“The seminars featured Aleksei Kimel, a professor at Radboud University Nijmegen (the Netherlands), who talked about ultrafast magneto-optics, including optical memory,” explains Anton Samusev. “The guests also included Maxim Shcherbakov, who now works in New York. His report was dedicated to ultrafast nonlinear nano-optics. Also delivering a presentation was Konstantin Simovski, a professor at Aalto University and ITMO University, who talked the participants through how to model optical quantum effects in the microwave range.”
Not only did the new format allow for a more diverse group of presenters, it also led to a significant increase in the audience. While onsite seminars usually gather around 15-20 people, the online ones bring together 50-60 physicists from all over the world. This is facilitated by the fact that the majority of seminars are held in English. Their recordings gather hundreds of views, which is a significant audience for the field of theoretical and experimental physics. It’s therefore not surprising that after the pandemic restrictions are lifted and students and staff return to work onsite, the online broadcasts and recordings of the meetings will still carry on.
In particular, there is a series of seminars planned to take place throughout June. Two of them will revolve around nanotechnologies and, as noted by Anton Samusev, will prove interesting to the wider public.
These include a lecture by Prof. Stefan Maier, the Chair in Hybrid Nanosystems at the Faculty of Physics of LMU Munich and author of a well-known textbook on plasmonics. Another lecture will be delivered by Dr. Andrea Blanco-Redondo, the Head of the Silicon Photonics department at Nokia Bell Labs in the US.
How to participate in the online seminars
The descriptions of previous seminars with the links to their recordings are available on the website of the Faculty of Physics and Engineering. There, you can also sign up for whichever future seminar you find interesting. To not miss any updates, you can sign up for the newsletter by the seminars’ organizers.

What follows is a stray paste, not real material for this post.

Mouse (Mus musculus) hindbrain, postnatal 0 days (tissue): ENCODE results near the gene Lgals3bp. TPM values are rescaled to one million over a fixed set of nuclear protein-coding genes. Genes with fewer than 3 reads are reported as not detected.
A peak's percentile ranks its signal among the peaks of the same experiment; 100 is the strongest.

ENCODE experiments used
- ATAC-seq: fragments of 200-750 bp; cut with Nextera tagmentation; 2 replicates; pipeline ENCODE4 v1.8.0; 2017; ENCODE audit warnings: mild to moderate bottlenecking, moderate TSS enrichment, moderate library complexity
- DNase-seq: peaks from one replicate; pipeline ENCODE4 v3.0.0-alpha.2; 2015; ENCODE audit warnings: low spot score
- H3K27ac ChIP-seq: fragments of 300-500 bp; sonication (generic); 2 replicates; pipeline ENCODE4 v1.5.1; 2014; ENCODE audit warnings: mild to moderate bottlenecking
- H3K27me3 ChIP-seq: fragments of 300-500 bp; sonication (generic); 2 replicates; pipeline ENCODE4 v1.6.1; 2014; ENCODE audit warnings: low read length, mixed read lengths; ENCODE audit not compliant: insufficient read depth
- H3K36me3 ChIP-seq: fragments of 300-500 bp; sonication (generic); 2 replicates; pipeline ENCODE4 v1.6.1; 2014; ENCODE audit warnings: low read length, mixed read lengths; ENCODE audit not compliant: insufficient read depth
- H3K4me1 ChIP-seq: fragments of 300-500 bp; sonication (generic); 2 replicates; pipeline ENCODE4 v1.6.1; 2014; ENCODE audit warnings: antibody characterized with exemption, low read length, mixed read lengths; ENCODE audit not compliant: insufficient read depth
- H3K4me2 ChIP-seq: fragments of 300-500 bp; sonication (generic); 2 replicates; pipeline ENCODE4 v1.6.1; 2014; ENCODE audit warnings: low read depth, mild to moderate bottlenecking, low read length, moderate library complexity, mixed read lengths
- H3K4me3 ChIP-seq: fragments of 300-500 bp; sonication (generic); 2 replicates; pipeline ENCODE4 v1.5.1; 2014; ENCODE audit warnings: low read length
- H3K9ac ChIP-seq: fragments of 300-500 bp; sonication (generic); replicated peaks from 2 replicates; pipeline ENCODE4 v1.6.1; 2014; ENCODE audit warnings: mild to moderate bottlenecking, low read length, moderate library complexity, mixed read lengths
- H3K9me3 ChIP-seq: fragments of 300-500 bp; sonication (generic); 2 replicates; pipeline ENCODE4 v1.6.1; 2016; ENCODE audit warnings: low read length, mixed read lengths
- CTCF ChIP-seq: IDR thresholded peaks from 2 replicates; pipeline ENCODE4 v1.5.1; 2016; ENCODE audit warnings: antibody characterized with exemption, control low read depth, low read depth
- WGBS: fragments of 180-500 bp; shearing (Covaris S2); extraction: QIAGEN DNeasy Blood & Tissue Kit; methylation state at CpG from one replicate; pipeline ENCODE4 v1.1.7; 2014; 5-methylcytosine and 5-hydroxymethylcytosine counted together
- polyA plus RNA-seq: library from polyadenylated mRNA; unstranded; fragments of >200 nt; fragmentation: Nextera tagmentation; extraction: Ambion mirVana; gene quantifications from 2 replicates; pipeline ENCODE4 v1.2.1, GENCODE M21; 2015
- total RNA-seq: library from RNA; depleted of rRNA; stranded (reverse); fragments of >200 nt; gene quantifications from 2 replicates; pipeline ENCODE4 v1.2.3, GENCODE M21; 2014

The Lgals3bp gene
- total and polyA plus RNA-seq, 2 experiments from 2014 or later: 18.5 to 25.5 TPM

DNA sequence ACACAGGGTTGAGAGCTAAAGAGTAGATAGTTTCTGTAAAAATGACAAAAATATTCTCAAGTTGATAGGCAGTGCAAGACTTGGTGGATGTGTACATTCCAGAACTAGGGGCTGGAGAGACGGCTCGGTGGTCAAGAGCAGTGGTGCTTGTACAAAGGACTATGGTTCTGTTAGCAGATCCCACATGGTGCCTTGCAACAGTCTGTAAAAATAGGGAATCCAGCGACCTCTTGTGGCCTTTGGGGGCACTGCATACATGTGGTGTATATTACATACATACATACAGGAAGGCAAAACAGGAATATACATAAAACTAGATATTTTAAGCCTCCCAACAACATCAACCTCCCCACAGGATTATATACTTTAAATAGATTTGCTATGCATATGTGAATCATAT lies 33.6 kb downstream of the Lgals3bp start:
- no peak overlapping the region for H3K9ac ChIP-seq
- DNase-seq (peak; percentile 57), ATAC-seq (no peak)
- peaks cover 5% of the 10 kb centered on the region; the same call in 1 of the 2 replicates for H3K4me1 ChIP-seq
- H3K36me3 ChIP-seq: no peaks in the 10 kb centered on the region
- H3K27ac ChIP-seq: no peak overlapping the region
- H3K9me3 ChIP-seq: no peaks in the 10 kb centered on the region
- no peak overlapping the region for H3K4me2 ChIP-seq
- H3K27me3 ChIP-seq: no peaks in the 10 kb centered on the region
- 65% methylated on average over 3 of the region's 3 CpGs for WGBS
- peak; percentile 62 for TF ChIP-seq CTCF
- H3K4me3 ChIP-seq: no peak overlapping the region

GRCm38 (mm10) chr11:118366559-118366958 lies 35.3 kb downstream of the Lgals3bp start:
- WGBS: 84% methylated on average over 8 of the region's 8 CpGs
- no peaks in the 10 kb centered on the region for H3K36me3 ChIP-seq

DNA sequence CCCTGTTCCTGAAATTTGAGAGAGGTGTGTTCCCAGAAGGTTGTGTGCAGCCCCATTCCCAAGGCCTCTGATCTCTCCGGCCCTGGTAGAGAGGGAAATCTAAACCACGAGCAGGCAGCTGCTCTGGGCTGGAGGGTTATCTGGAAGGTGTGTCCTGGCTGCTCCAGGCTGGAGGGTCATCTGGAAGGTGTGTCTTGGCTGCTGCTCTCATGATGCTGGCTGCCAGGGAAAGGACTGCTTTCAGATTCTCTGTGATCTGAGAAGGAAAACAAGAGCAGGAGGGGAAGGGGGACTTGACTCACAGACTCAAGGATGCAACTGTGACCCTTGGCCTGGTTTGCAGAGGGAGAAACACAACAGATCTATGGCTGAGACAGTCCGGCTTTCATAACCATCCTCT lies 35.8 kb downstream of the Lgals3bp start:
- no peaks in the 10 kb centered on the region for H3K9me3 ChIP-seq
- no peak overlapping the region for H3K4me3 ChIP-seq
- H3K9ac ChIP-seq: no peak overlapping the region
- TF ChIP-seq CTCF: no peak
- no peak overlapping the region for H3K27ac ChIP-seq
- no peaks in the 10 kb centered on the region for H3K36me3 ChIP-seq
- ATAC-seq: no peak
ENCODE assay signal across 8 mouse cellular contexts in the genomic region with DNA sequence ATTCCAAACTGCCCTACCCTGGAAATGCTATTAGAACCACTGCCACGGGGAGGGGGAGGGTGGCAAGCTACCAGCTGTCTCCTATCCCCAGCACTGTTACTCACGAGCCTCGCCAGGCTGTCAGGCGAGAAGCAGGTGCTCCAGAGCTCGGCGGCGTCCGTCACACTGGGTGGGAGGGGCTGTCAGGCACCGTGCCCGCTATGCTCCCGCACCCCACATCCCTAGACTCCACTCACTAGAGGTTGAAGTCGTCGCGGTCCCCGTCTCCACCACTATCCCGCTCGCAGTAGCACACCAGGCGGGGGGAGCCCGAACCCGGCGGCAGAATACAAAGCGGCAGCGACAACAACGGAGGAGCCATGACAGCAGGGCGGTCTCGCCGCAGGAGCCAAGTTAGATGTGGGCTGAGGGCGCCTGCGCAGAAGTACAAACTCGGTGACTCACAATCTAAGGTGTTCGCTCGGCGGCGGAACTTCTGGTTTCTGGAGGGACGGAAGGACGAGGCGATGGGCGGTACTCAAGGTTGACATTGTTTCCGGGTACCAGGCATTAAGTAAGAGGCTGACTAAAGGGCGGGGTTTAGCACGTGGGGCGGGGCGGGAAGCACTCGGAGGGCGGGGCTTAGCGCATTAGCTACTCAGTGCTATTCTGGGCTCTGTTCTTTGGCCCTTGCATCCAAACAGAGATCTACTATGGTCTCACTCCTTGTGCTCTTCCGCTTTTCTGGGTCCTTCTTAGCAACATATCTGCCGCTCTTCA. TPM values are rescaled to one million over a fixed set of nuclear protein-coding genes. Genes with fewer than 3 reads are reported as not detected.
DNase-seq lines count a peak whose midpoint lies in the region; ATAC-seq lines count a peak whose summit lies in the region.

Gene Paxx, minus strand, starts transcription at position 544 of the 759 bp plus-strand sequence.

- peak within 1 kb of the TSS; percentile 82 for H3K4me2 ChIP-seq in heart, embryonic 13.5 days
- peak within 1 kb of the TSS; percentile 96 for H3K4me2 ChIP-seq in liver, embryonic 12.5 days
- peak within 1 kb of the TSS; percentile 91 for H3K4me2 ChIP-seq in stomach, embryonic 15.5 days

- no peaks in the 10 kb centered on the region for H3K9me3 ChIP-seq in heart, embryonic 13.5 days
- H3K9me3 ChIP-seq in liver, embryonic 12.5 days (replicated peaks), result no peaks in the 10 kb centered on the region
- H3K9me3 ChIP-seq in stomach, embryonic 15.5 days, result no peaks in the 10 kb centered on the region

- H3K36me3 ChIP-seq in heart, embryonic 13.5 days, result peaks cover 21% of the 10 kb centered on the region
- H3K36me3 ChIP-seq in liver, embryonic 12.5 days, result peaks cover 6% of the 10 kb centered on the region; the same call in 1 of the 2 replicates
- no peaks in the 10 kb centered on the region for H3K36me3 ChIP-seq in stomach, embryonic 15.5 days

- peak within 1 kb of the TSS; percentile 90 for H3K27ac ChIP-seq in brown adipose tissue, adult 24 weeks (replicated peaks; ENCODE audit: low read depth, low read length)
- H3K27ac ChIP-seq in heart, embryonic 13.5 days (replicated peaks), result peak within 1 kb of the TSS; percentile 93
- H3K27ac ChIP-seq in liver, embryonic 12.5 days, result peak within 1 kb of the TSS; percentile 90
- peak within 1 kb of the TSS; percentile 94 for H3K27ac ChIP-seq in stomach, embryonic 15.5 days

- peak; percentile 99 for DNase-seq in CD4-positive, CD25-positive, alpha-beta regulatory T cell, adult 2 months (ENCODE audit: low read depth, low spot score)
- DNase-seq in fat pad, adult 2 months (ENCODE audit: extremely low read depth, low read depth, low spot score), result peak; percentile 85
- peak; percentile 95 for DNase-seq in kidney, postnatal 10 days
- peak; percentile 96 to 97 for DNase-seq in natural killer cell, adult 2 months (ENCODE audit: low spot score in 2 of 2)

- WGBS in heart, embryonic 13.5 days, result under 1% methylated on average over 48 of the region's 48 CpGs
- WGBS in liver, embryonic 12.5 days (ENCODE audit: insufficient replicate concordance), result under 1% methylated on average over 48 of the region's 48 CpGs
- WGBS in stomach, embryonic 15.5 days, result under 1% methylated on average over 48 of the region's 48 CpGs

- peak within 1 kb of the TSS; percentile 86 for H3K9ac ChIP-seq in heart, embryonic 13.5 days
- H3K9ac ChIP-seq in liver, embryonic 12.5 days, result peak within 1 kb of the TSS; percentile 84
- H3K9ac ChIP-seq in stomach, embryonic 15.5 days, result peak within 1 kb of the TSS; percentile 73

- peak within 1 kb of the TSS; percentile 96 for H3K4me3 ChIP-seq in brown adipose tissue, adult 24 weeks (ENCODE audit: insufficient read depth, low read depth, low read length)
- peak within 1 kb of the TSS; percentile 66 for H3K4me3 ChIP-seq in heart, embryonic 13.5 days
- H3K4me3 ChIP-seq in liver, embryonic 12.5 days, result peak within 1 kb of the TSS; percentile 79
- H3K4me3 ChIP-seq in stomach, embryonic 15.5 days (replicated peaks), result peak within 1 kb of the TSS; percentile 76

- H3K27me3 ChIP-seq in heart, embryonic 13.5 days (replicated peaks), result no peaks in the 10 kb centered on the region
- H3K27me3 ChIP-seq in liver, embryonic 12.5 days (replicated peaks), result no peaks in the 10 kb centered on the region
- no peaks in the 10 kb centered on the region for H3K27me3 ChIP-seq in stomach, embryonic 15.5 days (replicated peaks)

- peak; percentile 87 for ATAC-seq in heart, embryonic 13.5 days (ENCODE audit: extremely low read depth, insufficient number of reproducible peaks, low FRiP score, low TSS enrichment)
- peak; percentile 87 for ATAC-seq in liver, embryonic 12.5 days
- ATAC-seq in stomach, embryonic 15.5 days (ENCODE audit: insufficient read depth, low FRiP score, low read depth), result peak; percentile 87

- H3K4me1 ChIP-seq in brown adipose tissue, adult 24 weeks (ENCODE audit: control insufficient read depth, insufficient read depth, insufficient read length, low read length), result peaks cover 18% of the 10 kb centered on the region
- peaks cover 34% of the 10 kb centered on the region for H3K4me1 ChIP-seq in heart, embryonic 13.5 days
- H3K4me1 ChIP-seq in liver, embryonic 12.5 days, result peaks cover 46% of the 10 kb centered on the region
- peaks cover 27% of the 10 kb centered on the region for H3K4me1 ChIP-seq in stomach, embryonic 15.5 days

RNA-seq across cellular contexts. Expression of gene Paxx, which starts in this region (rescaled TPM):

The majority of the seminars are available to anyone interested.
“Some international participants give presentations on yet unpublished material, access to which may be restricted, but this is more of an exception,” shares Anton Samusev. “We try to convince the speakers to hold a public, broadcasted presentation, and most of the time they agree.”
According to the organizers, the seminars can be difficult to understand if you don’t have a background in that particular field. Nonetheless, many presentations may be interesting not only to students, PhD researchers and the Faculty’s staff but also to specialists in adjacent fields who would like to learn more about modern research on a particular topic.
“We encourage all university colleagues to participate, not only as listeners but also as speakers,” explains Anton Samusev, “The seminars cater for various audiences, for those keen on learning more about physics and engineering, there are overview seminars in which specific topics are put into context, as well as lectures presenting specific results, for those from that particular field.”